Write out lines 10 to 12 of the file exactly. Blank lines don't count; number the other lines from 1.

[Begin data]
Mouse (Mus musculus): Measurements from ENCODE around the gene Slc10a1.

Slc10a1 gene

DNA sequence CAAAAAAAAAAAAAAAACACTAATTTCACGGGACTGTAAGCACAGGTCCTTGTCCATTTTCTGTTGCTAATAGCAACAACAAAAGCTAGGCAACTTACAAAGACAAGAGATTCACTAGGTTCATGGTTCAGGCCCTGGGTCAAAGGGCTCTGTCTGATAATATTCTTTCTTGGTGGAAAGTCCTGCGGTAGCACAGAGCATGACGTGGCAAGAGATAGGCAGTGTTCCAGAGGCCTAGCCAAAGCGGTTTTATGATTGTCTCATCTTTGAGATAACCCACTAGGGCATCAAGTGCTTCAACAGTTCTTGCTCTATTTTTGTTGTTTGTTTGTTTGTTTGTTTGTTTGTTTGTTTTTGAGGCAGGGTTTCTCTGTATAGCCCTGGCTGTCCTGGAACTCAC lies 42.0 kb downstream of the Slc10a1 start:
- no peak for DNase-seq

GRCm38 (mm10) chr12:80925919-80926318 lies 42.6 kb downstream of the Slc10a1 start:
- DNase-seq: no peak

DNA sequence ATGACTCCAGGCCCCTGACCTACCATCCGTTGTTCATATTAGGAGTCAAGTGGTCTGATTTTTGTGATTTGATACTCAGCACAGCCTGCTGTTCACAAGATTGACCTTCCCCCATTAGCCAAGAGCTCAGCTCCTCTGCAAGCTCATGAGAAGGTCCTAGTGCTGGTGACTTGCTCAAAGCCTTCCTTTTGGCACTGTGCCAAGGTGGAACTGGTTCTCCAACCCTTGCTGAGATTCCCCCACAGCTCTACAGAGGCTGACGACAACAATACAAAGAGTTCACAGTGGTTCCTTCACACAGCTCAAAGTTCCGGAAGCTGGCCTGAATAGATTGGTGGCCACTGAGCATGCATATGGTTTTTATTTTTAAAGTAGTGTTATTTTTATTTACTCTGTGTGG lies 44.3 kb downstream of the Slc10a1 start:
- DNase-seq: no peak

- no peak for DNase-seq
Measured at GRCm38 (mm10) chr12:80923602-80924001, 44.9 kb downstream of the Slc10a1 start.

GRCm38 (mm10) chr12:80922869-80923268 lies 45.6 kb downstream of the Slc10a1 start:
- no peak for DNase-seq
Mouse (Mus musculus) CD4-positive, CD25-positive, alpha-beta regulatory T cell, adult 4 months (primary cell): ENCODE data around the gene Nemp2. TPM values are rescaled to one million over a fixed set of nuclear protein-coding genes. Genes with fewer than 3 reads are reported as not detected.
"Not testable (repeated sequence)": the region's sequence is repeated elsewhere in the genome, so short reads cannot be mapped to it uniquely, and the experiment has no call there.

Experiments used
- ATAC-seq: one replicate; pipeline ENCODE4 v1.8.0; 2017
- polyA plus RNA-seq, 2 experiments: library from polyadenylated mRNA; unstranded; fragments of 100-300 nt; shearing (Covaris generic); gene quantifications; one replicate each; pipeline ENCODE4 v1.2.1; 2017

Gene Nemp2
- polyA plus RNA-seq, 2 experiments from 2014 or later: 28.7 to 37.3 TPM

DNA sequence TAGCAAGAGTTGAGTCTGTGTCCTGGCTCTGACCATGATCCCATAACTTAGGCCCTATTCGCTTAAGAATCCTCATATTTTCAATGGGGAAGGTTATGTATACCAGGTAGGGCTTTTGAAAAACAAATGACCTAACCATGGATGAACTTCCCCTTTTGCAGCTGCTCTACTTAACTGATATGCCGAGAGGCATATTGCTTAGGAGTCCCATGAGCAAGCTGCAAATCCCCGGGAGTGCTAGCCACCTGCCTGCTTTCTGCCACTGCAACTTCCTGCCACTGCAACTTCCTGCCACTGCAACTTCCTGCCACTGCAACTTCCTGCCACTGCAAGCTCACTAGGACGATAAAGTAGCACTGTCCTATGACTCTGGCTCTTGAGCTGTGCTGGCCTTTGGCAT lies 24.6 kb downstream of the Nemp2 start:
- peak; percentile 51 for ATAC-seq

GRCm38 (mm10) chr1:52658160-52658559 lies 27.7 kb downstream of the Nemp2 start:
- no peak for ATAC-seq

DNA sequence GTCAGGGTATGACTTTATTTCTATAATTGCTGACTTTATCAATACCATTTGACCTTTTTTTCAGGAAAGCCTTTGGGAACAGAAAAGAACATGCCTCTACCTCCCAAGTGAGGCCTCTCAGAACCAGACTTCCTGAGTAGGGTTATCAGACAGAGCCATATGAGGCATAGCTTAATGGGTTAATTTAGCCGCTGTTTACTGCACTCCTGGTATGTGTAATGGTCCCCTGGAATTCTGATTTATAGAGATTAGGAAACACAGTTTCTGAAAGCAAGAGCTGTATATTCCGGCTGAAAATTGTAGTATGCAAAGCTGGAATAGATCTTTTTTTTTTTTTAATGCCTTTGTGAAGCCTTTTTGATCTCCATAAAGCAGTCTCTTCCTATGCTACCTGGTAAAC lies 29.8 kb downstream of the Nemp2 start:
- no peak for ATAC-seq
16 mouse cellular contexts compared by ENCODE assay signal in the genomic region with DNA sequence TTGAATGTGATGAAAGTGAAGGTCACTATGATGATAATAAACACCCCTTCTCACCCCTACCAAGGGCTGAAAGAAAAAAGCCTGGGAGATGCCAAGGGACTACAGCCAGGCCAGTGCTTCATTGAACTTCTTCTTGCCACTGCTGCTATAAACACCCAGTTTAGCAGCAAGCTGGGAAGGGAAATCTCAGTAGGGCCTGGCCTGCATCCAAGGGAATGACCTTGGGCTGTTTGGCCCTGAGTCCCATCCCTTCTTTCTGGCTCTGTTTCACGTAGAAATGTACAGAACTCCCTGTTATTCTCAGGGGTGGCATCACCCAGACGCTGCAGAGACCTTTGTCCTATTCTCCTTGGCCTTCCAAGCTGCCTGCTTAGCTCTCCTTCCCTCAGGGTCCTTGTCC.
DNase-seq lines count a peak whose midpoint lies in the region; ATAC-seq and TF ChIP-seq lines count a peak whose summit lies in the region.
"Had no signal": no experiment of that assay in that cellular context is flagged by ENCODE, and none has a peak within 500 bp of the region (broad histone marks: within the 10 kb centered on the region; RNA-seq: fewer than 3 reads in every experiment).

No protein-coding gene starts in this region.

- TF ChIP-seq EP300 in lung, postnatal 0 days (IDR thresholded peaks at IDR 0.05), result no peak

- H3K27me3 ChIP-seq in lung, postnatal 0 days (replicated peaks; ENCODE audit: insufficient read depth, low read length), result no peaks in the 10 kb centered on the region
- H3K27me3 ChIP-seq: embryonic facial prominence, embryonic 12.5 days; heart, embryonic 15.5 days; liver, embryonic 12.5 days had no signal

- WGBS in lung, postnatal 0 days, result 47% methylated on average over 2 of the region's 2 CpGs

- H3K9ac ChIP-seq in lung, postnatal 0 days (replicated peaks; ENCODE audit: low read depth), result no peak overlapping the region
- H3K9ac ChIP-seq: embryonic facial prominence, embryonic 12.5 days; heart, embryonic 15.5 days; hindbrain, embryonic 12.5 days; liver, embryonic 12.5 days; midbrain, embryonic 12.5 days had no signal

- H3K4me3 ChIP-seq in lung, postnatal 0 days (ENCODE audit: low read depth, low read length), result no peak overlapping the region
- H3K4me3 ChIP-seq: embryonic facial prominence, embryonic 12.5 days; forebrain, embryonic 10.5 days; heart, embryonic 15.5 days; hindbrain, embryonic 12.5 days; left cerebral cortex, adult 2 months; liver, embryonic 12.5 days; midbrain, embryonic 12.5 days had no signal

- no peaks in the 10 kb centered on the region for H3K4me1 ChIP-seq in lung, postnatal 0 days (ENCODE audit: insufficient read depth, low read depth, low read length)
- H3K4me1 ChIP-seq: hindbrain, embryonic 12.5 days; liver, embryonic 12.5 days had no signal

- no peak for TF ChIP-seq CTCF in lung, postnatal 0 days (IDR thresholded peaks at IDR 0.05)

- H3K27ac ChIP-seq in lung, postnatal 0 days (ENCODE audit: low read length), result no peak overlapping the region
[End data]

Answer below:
Measured at GRCm38 (mm10) chr12:80923602-80924001, 44.9 kb downstream of the Slc10a1 start.

GRCm38 (mm10) chr12:80922869-80923268 lies 45.6 kb downstream of the Slc10a1 start:
- no peak for DNase-seq